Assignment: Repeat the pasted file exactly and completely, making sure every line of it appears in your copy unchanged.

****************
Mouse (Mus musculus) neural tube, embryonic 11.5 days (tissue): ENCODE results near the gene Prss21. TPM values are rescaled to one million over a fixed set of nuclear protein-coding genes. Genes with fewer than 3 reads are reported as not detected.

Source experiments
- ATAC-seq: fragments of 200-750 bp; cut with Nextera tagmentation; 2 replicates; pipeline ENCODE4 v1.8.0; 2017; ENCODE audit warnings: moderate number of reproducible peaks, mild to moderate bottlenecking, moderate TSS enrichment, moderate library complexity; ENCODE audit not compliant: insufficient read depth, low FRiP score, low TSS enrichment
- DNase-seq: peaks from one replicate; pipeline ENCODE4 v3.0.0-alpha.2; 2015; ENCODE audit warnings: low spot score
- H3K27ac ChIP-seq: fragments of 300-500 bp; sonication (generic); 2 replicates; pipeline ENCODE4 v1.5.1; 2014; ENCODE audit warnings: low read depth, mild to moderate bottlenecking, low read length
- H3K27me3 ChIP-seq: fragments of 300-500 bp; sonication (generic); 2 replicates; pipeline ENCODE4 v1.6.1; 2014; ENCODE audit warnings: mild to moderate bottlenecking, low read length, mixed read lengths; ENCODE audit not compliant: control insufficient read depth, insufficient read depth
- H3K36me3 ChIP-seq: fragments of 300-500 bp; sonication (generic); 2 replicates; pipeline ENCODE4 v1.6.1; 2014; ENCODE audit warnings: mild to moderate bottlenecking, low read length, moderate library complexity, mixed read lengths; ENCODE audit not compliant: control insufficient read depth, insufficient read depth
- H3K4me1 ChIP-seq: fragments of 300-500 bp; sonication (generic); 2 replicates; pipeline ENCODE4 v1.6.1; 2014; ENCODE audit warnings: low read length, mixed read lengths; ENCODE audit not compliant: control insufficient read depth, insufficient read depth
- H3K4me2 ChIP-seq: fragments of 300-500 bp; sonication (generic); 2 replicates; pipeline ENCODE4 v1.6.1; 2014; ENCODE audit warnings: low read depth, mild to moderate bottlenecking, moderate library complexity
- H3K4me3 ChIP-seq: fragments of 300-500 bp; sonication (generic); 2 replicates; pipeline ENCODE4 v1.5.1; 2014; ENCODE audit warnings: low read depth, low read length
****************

Mouse (Mus musculus) neural tube, embryonic 11.5 days (tissue): ENCODE results near the gene Prss21. TPM values are rescaled to one million over a fixed set of nuclear protein-coding genes. Genes with fewer than 3 reads are reported as not detected.

Source experiments
- ATAC-seq: fragments of 200-750 bp; cut with Nextera tagmentation; 2 replicates; pipeline ENCODE4 v1.8.0; 2017; ENCODE audit warnings: moderate number of reproducible peaks, mild to moderate bottlenecking, moderate TSS enrichment, moderate library complexity; ENCODE audit not compliant: insufficient read depth, low FRiP score, low TSS enrichment
- DNase-seq: peaks from one replicate; pipeline ENCODE4 v3.0.0-alpha.2; 2015; ENCODE audit warnings: low spot score
- H3K27ac ChIP-seq: fragments of 300-500 bp; sonication (generic); 2 replicates; pipeline ENCODE4 v1.5.1; 2014; ENCODE audit warnings: low read depth, mild to moderate bottlenecking, low read length
- H3K27me3 ChIP-seq: fragments of 300-500 bp; sonication (generic); 2 replicates; pipeline ENCODE4 v1.6.1; 2014; ENCODE audit warnings: mild to moderate bottlenecking, low read length, mixed read lengths; ENCODE audit not compliant: control insufficient read depth, insufficient read depth
- H3K36me3 ChIP-seq: fragments of 300-500 bp; sonication (generic); 2 replicates; pipeline ENCODE4 v1.6.1; 2014; ENCODE audit warnings: mild to moderate bottlenecking, low read length, moderate library complexity, mixed read lengths; ENCODE audit not compliant: control insufficient read depth, insufficient read depth
- H3K4me1 ChIP-seq: fragments of 300-500 bp; sonication (generic); 2 replicates; pipeline ENCODE4 v1.6.1; 2014; ENCODE audit warnings: low read length, mixed read lengths; ENCODE audit not compliant: control insufficient read depth, insufficient read depth
- H3K4me2 ChIP-seq: fragments of 300-500 bp; sonication (generic); 2 replicates; pipeline ENCODE4 v1.6.1; 2014; ENCODE audit warnings: low read depth, mild to moderate bottlenecking, moderate library complexity
- H3K4me3 ChIP-seq: fragments of 300-500 bp; sonication (generic); 2 replicates; pipeline ENCODE4 v1.5.1; 2014; ENCODE audit warnings: low read depth, low read length